Lament for NaNo and How to Raise a Story Once it Hatches

It’s NaNoWriMo starting today – the marathon of National Novel Writing Month – and I can’t reasonably participate this year due to school.  I’m sad about that, in spite of the fact that last year, my first NaNo, I felt half-crazy by the end of November from trying to churn out 2000 words per day.  If I hadn’t gone back to college, the plan was that this year I’d write Book Two of the trilogy I drafted the first book of last NaNo, and next year I’d do Book Three.

As it is, I will go half-crazy by the end of November due to schoolwork combined with trying to make ends meet to pay my December rent and bills, so writing needs to be my pressure valve, not an additional stressor.  I am writing, here and there, in bits and pieces, as I mentioned a few posts back.  More, actually, than I was writing over the summer, when I was trying to figure everything out ahead of time instead of just writing what occurred to me and letting it take me on a tour to see if I wanted to buy the property and fix it up.

One of my favorite things about writing, I realized yesterday, is just finding a new voice, a tone that interests me.  I love when I start writing something and it starts to sound like someone else, when it starts to evoke a feeling and a style and images that aren’t stated outright, but are clearly present.  For me, that’s always been the point where I know I have a character I can work with, a setting I can stroll around in and watch the events of the plot unfold.  If I feel like I’m tuning into a frequency that’s channeled through me, instead of like I’m forcing words to act like blocks I can build into something, then I feel at home in a story.  I want to write more.  I want to go there when I’m sad, when I’m frustrated, when I’m lonely, when I need to unwind, and, yes, when I want to celebrate, too.

And I don’t know exactly what gets me there.  Partly, it’s just a matter of, as I said, giving the piece a chance.  Starting to put it to paper, allowing it to stretch and breathe and move around without trying to shape it too much.  Then starting to see potential, introducing new elements, or figuring out what causes and effects are playing around the moment.  Once you start finding threads of cause and effect, if the voice has kicked in, you’re gold.  You can play around and find what connects to what or whom, find infinite possibilities, and then start picking the best and most interesting ones to work with.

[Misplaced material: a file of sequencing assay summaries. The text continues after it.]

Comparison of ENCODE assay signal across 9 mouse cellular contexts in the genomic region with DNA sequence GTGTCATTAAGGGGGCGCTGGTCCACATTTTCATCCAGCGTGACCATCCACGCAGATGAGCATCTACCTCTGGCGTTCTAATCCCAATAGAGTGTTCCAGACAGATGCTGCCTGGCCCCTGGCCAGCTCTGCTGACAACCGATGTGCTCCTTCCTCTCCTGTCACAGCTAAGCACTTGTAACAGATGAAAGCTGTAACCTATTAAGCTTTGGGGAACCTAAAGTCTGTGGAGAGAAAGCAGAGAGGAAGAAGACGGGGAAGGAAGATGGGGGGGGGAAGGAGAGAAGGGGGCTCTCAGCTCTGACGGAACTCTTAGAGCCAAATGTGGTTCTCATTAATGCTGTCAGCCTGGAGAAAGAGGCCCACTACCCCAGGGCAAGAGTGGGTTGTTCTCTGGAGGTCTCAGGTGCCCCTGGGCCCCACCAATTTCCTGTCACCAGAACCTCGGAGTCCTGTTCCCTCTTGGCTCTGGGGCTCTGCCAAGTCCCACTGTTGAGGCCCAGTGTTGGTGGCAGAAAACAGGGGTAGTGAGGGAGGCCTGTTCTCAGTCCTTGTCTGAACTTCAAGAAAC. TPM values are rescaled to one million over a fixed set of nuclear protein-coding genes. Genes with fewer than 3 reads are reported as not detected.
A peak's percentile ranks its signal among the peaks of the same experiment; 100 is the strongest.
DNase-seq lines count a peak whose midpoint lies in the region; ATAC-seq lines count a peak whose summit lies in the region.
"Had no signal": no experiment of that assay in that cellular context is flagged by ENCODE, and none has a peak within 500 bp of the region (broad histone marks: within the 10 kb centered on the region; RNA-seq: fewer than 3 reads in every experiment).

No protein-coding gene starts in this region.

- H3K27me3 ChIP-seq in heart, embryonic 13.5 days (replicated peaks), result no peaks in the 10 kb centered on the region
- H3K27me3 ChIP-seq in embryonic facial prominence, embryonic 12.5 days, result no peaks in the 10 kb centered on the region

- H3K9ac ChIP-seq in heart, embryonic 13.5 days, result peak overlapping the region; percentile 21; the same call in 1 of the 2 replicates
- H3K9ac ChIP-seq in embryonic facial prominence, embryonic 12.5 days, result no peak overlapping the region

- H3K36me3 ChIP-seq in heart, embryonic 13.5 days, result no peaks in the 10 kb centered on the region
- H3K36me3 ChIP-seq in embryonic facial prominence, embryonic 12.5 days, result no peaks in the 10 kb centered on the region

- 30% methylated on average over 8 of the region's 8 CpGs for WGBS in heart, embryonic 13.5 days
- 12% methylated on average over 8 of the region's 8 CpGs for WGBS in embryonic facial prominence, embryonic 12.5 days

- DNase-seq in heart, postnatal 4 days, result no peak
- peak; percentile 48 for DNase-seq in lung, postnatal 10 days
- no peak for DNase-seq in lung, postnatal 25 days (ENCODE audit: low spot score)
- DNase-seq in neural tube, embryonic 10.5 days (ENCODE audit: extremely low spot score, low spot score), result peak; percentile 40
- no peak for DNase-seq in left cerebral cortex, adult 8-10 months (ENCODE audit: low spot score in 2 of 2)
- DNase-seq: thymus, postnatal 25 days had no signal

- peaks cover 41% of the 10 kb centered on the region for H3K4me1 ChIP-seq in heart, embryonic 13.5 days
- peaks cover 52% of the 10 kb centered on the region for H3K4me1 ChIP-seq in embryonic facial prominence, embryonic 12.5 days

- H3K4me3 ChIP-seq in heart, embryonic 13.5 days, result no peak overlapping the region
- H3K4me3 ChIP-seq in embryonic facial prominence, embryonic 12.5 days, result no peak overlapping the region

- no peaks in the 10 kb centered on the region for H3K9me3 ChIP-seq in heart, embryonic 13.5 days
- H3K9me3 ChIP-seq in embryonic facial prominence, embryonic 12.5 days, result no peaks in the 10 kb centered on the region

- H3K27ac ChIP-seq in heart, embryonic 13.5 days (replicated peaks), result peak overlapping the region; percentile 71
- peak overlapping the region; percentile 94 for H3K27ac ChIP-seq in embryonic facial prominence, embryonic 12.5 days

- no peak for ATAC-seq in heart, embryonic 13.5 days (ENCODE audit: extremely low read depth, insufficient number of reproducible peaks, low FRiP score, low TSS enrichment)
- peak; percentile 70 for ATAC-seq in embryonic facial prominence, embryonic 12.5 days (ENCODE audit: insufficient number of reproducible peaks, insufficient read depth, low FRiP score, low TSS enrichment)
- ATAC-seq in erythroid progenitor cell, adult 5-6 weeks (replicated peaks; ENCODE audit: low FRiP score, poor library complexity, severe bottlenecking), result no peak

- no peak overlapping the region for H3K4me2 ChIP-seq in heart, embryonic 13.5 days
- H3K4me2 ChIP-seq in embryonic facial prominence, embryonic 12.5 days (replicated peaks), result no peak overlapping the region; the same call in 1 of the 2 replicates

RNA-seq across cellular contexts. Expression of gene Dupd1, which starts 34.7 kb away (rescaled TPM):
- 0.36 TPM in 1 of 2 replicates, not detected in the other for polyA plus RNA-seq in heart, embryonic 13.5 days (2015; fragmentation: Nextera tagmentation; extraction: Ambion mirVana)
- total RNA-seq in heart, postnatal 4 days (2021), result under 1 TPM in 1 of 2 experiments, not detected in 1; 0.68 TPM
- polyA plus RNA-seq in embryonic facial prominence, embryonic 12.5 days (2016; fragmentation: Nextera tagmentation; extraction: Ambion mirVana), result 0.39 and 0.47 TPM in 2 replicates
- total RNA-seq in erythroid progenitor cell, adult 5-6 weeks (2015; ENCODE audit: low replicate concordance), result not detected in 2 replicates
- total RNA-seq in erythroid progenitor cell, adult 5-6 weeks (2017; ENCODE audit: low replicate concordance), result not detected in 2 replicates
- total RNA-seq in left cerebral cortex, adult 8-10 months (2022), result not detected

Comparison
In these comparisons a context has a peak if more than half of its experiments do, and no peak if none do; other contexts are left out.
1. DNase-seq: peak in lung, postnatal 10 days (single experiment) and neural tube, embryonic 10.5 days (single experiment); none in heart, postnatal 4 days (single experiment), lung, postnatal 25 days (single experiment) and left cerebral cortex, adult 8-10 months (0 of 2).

The worst mistake I think you can make on a rough draft that’s starting to have its fledgling voice, that’s starting to take off in this way, is to worry about the grammar.  Grammar is for later.  It is the killer of baby stories that can’t fly on their own yet.  Nobody likes things that kill baby animals.  If you find your inner grammarian slavering for a feast of sweet downy feathers of fledgling story, shush it and promise it that when that nest of darling possibilities grows up big and strong, it will make a much better meal.  Then lock your inner grammarian in its kennel and go back to work.  Let the voice be what it is, especially if you’re using first person or an intimate third person perspective.  How much grammar needs to be fixed and how much is acceptably artistic choice for setting a tone is not something you need to work out on the first draft.  In general, my advice for rough drafts is:  Don’t complicate it.  Don’t make anything harder on yourself than it needs to be.  Have FUN with your first draft.  Writing is fun.  Editing is work (sometimes fun, sometimes not), but writing is fun.

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